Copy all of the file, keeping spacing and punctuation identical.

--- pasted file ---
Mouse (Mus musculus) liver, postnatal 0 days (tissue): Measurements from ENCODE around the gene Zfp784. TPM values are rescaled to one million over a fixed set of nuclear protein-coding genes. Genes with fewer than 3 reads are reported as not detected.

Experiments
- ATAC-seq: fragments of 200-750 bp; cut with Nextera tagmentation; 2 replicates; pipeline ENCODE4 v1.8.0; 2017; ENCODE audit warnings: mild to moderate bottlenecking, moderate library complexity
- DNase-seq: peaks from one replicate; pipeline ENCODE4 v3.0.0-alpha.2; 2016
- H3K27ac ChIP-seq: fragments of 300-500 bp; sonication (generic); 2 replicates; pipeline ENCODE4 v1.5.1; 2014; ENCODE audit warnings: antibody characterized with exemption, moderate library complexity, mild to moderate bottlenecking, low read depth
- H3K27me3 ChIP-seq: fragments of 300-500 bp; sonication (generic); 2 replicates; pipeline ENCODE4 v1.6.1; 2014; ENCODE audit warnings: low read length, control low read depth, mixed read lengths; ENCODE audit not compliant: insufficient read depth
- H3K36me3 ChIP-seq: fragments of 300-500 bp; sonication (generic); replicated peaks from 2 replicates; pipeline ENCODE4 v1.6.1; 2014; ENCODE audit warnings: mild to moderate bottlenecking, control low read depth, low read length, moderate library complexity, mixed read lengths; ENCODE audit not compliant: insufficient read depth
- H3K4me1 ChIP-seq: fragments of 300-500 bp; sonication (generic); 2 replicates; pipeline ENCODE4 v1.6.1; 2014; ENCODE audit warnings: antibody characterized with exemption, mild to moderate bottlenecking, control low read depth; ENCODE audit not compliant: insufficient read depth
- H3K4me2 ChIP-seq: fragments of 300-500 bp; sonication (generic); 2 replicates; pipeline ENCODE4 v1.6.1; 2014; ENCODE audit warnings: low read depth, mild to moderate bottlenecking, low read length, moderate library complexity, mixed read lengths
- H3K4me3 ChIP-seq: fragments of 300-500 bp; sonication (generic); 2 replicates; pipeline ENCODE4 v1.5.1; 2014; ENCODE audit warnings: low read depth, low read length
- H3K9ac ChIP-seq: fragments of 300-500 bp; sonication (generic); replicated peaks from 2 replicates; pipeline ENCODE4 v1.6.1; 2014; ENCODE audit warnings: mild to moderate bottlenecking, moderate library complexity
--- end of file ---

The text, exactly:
Mouse (Mus musculus) liver, postnatal 0 days (tissue): Measurements from ENCODE around the gene Zfp784. TPM values are rescaled to one million over a fixed set of nuclear protein-coding genes. Genes with fewer than 3 reads are reported as not detected.

Experiments
- ATAC-seq: fragments of 200-750 bp; cut with Nextera tagmentation; 2 replicates; pipeline ENCODE4 v1.8.0; 2017; ENCODE audit warnings: mild to moderate bottlenecking, moderate library complexity
- DNase-seq: peaks from one replicate; pipeline ENCODE4 v3.0.0-alpha.2; 2016
- H3K27ac ChIP-seq: fragments of 300-500 bp; sonication (generic); 2 replicates; pipeline ENCODE4 v1.5.1; 2014; ENCODE audit warnings: antibody characterized with exemption, moderate library complexity, mild to moderate bottlenecking, low read depth
- H3K27me3 ChIP-seq: fragments of 300-500 bp; sonication (generic); 2 replicates; pipeline ENCODE4 v1.6.1; 2014; ENCODE audit warnings: low read length, control low read depth, mixed read lengths; ENCODE audit not compliant: insufficient read depth
- H3K36me3 ChIP-seq: fragments of 300-500 bp; sonication (generic); replicated peaks from 2 replicates; pipeline ENCODE4 v1.6.1; 2014; ENCODE audit warnings: mild to moderate bottlenecking, control low read depth, low read length, moderate library complexity, mixed read lengths; ENCODE audit not compliant: insufficient read depth
- H3K4me1 ChIP-seq: fragments of 300-500 bp; sonication (generic); 2 replicates; pipeline ENCODE4 v1.6.1; 2014; ENCODE audit warnings: antibody characterized with exemption, mild to moderate bottlenecking, control low read depth; ENCODE audit not compliant: insufficient read depth
- H3K4me2 ChIP-seq: fragments of 300-500 bp; sonication (generic); 2 replicates; pipeline ENCODE4 v1.6.1; 2014; ENCODE audit warnings: low read depth, mild to moderate bottlenecking, low read length, moderate library complexity, mixed read lengths
- H3K4me3 ChIP-seq: fragments of 300-500 bp; sonication (generic); 2 replicates; pipeline ENCODE4 v1.5.1; 2014; ENCODE audit warnings: low read depth, low read length
- H3K9ac ChIP-seq: fragments of 300-500 bp; sonication (generic); replicated peaks from 2 replicates; pipeline ENCODE4 v1.6.1; 2014; ENCODE audit warnings: mild to moderate bottlenecking, moderate library complexity